From the very first page of Catch-22 the reader gets the distinct impression that they have entered the story at some point beyond the beginning. It’s 1943 at the Twenty-Seventh Air Force Headquarters on a small island off the coast of Italy. Told in the third person, there is no preliminary introduction to the characters, and with a cast of over 30 people, it’s a bit overwhelming and a sheer mystery as to just what significance each of them will have in the lengthy plot.
As the story unfolds, most of the characters are featured in individual chapters depicting events from their personal point of view. While the details of events are often repetitive, the reader becomes aware of each individual’s issues, fears, and objectives. The theme is essentially anti-war, anti-government, and survival of the fittest… or the whoever can scheme, plot, or by obscene coincidence – whittle, claw, or bribe their way to safety, get a promotion, become famous, get rich, avoid direct combat, and stay alive. In essence, the officers are inept and ignorant, self-serving and irrational.
Lieutenant Scheisskopf, an R.O.T.C. grad was happy war broke out because it gave him the opportunity to wear a uniform every day. His specialty (and only responsibility) was conducting parades so he ordered everyone to enter marching competition (in-between flying missions)… thereby impressing his superiors sufficiently to win a promotion to First Lieutenant.
Corporal Whitcomb just wanted to do something spectacular enough to be featured in “The Saturday Evening Post” so he came up with a plan to send special form letters home to families of casualties. Then he devised ways to speed up the death count.
The mysterious Major de Coverley’s duties as his squadron’s executive officer consisted of “pitching horseshoes, kidnapping Italian laborers, and renting apartments for the enlisted men and officers to use on rest leaves, and he excelled at all three” (Pg. 132)
And General Peckem’s philosophy on leadership is, “Just pass the work I assign you along to somebody else and trust to luck. Somewhere down near the lowest level of this coordinated organization I run are people who do get the work done. I’ve already put in a requisition for two majors, four captains, sixteen lieutenants to give you a hand. While none of the work we do is very important, it is important that we do a great deal of it.” (Pg. 332)
While the officers buried themselves in insignificant mindless activities, the young men of the Twenty-Seventh Air Force bomber squadron had one goal. To survive. Everyone thought everyone else was crazy; perhaps some of them were. And out of loyalty to their country, most accepted the irrational logic that ruled the camp.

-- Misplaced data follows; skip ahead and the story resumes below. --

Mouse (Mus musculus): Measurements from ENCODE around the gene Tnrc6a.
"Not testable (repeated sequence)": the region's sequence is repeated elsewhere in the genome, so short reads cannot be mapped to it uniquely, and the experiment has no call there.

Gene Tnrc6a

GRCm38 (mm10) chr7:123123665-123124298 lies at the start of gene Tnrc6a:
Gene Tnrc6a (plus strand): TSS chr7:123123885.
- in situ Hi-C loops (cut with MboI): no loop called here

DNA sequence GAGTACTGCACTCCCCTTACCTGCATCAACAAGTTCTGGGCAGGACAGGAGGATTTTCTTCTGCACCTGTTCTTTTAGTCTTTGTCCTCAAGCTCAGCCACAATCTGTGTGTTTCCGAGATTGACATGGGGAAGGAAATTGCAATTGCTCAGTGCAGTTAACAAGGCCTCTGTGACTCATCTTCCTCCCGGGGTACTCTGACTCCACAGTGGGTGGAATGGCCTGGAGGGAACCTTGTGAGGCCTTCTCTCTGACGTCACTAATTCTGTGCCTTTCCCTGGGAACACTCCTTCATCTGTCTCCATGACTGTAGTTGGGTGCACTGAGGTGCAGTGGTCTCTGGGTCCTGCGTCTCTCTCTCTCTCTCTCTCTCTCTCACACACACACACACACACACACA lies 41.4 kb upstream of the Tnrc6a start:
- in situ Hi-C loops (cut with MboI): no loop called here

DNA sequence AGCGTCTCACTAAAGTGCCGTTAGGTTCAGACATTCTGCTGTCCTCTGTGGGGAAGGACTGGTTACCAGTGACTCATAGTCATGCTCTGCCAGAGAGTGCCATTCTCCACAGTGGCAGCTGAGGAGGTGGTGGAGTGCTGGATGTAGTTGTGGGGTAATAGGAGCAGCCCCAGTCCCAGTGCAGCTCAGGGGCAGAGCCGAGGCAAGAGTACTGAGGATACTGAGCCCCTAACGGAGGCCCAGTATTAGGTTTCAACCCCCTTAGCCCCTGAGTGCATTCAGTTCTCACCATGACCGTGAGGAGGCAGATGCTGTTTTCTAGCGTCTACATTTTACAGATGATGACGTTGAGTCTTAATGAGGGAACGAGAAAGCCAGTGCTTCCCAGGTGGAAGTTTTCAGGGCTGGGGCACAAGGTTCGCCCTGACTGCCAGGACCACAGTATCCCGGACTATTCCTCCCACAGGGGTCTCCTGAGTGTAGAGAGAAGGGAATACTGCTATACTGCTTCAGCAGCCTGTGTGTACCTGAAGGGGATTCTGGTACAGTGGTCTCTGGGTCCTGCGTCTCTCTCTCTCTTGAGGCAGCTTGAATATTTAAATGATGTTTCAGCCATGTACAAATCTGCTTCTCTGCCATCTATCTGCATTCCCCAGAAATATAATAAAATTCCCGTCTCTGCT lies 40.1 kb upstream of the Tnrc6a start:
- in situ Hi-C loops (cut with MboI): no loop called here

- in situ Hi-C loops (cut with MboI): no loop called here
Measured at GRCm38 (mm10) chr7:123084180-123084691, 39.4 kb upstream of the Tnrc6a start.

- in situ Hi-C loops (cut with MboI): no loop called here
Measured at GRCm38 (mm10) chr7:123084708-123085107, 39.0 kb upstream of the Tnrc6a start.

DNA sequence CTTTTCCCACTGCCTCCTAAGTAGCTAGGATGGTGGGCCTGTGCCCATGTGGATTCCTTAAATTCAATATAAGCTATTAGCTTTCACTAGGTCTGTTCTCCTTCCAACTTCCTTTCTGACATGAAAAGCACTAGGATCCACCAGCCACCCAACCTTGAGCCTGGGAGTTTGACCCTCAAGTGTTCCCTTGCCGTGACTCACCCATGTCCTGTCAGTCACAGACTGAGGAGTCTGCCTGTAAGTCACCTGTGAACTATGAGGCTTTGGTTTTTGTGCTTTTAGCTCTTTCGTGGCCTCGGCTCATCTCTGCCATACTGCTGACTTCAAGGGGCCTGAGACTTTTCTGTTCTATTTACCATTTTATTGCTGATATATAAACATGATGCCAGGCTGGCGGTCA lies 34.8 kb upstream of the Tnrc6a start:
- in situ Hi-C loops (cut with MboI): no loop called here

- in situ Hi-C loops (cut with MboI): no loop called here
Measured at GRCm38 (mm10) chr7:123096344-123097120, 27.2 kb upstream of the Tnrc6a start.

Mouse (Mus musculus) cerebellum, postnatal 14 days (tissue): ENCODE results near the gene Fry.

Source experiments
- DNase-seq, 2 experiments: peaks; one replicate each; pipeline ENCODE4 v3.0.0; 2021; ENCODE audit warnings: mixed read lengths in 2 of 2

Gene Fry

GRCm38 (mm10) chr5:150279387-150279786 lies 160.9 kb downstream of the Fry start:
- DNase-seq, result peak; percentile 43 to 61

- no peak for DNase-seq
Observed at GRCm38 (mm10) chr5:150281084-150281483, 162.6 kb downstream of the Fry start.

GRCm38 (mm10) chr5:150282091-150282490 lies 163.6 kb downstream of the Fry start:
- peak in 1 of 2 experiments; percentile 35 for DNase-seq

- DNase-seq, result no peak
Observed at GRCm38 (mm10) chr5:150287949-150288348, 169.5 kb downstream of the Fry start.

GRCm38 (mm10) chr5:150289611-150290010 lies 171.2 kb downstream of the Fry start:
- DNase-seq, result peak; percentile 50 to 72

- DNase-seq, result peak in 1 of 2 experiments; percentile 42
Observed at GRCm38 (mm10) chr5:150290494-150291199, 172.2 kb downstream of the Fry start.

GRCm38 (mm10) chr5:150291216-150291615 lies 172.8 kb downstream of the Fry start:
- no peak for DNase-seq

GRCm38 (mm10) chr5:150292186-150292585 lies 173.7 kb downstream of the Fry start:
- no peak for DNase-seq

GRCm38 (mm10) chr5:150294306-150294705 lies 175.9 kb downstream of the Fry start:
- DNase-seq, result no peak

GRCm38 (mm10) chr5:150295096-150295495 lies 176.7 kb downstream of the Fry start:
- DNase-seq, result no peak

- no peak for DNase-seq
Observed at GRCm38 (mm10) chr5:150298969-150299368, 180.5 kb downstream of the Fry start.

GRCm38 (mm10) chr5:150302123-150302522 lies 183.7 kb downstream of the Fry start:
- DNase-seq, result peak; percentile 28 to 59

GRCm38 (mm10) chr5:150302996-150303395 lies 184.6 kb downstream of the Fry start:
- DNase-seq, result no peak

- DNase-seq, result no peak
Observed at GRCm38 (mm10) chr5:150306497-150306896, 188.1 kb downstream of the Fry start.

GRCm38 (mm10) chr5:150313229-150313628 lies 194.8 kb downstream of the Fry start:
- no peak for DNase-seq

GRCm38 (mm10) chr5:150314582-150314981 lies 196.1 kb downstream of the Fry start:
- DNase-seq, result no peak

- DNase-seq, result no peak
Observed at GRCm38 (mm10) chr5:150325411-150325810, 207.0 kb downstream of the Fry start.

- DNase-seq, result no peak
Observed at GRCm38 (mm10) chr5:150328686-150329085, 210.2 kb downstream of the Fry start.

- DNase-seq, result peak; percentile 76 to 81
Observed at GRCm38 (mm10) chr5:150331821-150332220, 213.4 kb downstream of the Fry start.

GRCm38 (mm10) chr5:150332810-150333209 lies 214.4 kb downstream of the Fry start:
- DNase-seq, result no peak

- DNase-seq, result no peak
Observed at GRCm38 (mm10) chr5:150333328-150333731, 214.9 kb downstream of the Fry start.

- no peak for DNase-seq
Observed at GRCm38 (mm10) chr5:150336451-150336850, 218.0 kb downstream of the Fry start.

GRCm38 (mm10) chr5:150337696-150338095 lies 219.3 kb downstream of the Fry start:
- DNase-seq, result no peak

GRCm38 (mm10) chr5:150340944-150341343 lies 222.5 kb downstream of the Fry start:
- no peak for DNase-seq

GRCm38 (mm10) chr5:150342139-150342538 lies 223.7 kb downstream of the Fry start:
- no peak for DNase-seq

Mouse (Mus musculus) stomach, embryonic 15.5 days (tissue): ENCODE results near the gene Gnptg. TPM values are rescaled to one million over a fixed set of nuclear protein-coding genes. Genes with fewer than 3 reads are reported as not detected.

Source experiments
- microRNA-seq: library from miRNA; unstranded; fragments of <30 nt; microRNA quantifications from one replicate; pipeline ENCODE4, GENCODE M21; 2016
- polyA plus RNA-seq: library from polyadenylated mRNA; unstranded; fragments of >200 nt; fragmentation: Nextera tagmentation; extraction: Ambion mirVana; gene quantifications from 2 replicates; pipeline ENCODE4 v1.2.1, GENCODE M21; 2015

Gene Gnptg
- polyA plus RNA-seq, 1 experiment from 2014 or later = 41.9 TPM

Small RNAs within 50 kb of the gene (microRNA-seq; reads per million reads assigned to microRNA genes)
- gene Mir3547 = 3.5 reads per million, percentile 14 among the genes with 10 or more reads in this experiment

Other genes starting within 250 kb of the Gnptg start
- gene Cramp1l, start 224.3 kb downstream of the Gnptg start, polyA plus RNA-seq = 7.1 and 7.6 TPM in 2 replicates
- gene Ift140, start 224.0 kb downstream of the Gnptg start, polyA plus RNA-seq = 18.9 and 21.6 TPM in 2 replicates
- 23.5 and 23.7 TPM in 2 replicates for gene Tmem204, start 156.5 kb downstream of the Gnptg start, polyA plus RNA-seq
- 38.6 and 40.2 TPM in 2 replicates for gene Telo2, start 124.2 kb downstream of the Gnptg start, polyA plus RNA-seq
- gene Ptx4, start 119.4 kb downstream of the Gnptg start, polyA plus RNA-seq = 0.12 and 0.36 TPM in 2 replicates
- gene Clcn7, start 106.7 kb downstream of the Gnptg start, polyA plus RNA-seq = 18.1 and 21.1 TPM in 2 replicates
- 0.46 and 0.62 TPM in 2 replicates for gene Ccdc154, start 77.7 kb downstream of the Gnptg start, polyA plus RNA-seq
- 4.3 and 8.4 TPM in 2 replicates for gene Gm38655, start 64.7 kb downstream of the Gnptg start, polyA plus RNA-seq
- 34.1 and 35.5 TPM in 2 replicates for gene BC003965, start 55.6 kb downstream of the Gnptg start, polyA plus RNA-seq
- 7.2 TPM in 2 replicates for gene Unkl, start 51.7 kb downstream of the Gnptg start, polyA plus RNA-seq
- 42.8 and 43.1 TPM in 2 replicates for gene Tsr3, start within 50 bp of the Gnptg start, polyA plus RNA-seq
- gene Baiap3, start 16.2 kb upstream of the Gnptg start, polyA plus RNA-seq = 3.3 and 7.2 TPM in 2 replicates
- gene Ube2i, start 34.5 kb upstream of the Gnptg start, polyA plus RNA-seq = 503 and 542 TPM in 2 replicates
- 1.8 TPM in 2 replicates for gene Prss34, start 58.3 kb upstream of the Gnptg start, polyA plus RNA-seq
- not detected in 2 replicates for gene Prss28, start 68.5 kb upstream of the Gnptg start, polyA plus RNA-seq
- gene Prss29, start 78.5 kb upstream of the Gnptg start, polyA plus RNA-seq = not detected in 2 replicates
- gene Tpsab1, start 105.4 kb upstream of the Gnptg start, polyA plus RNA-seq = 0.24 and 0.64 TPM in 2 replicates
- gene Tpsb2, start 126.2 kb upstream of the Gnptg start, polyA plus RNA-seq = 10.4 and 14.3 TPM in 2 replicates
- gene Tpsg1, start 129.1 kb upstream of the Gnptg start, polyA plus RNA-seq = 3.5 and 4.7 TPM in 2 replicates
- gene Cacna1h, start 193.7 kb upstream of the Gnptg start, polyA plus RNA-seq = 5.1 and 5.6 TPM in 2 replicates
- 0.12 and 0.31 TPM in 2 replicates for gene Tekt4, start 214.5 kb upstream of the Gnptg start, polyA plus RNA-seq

Catch-22 is a black comedy. The trouble with satirical black comedies is the reader has a tendency to think, “Oh well, these characters are just extremely exaggerated caricatures of real people – their pain is not real pain. Their tragedy is only theoretical. Thus, it is not an emotional experience – merely a source of amusement. Unfortunately, the irrational stupidity is borderline slapstick humor that this reader did not find amusing. At one point, I almost quit reading. I didn’t think I could endure one more page of this pointless Kafka-esque drivel. And then miraculously – somewhere around Chapter 19 – the characters became real and the outlook somber. From that point on I was spellbound and began to see that the pain was real and the book was going to have a tragic ending.
The Webster dictionary definition of catch-22 is: “an illogical, unreasonable, or senseless situation – or a rule that denies a solution.” Catch-22 is riddled with “catch-22” situations. Some hysterically funny, some disturbingly sad.
Catch-22 is a great book. The story moves at a rapid pace with startling episodes and an unforeseen outcome… one outrageous incident after another. It carries the powerful message that large bureaucracies tend to feed on inefficiency and greed. And that absolute power corrupts absolutely. This timeless classic is number 7 on the Modern Library list of 100 best novels.
Rated 5 Stars.
I use a rating scale of 1 to 5. Books rated 1, I seldom finish. Books rated 2, I usually finish but would never recommend to anyone. 5 is the highest rating.